How to calculate Nanny Tax - Calculator Updated

Searching for a Nanny Tax Calculator? In this post you can find all the information you need in order to properly calculate your tax obligations to "uncle Sam" IRS as a newly household employer, or just an old one wishing to follow the fully legal road of taxation. All the infos and numbers that you will find below are updated and are effective for year 2014.

Who is Required to Calculate and Pay "Nanny Taxes"?

IF you pay a household employee $1900 (2014) or more in a year, you are required to pay payroll taxes. Although commonly referred to as “nanny taxes”, these taxes apply to all household employees including housekeepers, babysitters and elder care workers. YOUR employer payroll tax obligations typically total 10 - 11% of gross wages and include:
• Social Security & Medicare Taxes (7.65% of Gross Wages) Employer Contribution [FICA taxes]
• Federal Unemployment Tax (FUTA) (0.6% of Gross Wages in Most Circumstances)
• NYS State unemployment taxes
• NYS requires employers to obtain workers’ compensation and disability insurance policies. Your household employee contributes to or pays:
• Social Security & Medicare Taxes (7.65% of Gross Wages Collected and Remitted by Employer)
• Federal/ State /Local Income Taxes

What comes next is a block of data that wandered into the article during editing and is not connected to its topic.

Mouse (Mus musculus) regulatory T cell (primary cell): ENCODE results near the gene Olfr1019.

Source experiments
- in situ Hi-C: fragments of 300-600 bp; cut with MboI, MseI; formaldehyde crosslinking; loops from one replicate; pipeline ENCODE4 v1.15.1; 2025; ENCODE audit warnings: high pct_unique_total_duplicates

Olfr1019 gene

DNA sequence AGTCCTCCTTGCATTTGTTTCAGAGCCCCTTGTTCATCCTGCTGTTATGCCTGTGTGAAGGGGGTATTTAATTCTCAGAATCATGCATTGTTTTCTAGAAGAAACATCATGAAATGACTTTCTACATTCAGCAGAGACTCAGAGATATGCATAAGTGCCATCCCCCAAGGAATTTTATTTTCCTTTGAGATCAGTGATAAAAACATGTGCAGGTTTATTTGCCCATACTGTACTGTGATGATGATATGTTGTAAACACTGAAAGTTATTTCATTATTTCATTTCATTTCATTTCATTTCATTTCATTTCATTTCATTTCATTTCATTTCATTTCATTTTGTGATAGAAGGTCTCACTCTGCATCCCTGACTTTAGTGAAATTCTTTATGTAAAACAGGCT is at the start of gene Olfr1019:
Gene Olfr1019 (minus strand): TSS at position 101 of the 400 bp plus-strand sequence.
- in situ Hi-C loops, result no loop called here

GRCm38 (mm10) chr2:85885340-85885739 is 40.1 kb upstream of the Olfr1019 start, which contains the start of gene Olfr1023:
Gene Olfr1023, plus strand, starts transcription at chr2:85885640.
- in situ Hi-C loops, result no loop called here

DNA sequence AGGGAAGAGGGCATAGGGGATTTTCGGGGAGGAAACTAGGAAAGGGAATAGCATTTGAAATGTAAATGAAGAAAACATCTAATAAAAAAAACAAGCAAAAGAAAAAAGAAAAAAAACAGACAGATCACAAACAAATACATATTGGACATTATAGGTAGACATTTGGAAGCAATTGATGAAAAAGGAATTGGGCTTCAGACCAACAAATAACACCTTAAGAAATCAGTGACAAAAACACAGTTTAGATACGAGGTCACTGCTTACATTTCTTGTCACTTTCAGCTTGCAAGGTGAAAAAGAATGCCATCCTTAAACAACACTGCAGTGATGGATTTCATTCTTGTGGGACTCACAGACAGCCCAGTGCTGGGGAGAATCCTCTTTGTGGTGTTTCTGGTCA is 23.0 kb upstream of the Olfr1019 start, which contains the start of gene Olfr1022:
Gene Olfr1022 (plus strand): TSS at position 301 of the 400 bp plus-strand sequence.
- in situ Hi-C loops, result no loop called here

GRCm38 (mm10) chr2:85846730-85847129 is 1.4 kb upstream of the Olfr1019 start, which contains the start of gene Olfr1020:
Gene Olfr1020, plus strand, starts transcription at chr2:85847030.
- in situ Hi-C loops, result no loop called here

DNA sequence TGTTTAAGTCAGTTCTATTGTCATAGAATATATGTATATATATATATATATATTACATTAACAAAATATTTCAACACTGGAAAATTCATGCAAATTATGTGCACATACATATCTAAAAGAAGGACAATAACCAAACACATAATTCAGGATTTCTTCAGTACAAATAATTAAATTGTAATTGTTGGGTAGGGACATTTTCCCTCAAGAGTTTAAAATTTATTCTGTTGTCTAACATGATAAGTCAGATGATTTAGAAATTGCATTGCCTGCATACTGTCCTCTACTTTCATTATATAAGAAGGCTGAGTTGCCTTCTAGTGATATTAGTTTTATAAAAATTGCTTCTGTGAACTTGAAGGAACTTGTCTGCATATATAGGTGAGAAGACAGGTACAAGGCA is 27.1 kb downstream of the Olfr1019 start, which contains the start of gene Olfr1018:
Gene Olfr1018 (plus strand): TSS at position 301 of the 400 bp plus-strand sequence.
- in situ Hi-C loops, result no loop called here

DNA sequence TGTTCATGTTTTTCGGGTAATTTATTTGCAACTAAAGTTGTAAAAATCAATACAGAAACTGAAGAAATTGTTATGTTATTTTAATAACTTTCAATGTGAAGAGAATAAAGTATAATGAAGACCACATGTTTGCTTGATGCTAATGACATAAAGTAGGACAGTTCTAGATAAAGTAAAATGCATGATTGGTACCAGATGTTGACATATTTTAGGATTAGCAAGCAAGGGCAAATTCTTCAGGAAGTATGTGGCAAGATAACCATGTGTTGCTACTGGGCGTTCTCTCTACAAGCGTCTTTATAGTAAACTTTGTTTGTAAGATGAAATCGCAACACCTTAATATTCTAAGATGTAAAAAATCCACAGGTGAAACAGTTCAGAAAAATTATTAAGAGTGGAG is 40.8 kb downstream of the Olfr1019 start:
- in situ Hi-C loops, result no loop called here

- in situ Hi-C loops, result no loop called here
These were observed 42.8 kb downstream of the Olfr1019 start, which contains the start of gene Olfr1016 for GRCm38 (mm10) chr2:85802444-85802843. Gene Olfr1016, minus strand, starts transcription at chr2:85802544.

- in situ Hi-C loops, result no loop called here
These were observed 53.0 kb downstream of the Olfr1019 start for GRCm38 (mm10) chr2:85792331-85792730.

• TIP! The employer is solely responsible for the remittance of ALL the Social Security and Medicare (payroll) taxes. Should the employer fail to collect this tax from the employee via periodic payroll deductions, the employer remains responsible to remit or pay the tax to the IRS. Many employers choose to pay the nanny’s portion of the Social Security and Medicare tax for the employee rather than deduct – this is perfectly legal. 
Quick Steps: Required Paperwork to Hire a Nanny

When you hire a nanny you become an employer and you are required to complete paperwork for the Federal government, your state and for your own records. The steps are outlined below.

• Verify Employee’s Social Security Number: Typically, SSN verification is performed as part of a pre-employment screening package. Alternately, you may register with the Department of Homeland Security’s eVerify program and run this check free of charge. HWS will perform this check for enrolled clients for a small administrative fee.
• Verify Employment Eligibility: You may legally hire a U.S. citizen, an alien lawfully admitted for permanent residence, or an alien with a valid work perm it. You are required to verify your candidate's employment eligibility using Form I-9. Aliens with a valid work permit are eligible for and should have a valid Social Security Number. Retain Form I - 9 for 3 years after its signing date or one year after t he end of employment, whichever date is later. (NOTE: If you hire a nanny who is not authorized for work in the US, you are in violation of immigration law; moreover, you remain legally obligated for all employment taxes described in this guide.)
• Document Compensation Agreement: Many states have implemented Wage Theft Prevention Acts which require the employer to provide a Pay Rate Notice at time of hire that documents both the regular hourly rate of pay and the overtime rate of pay. (See Appendix C for a sample Pay Rate Notice.) Your household worker must be paid at no less than the minimum wage. Discuss wages and taxes with your employee. Make sure you and your employee are in agreement about tax responsibilities and withholdings. Best practice is to document all compensation issues in a formal work agreement. You may view sample work agreements at the 4nannytaxes.com website.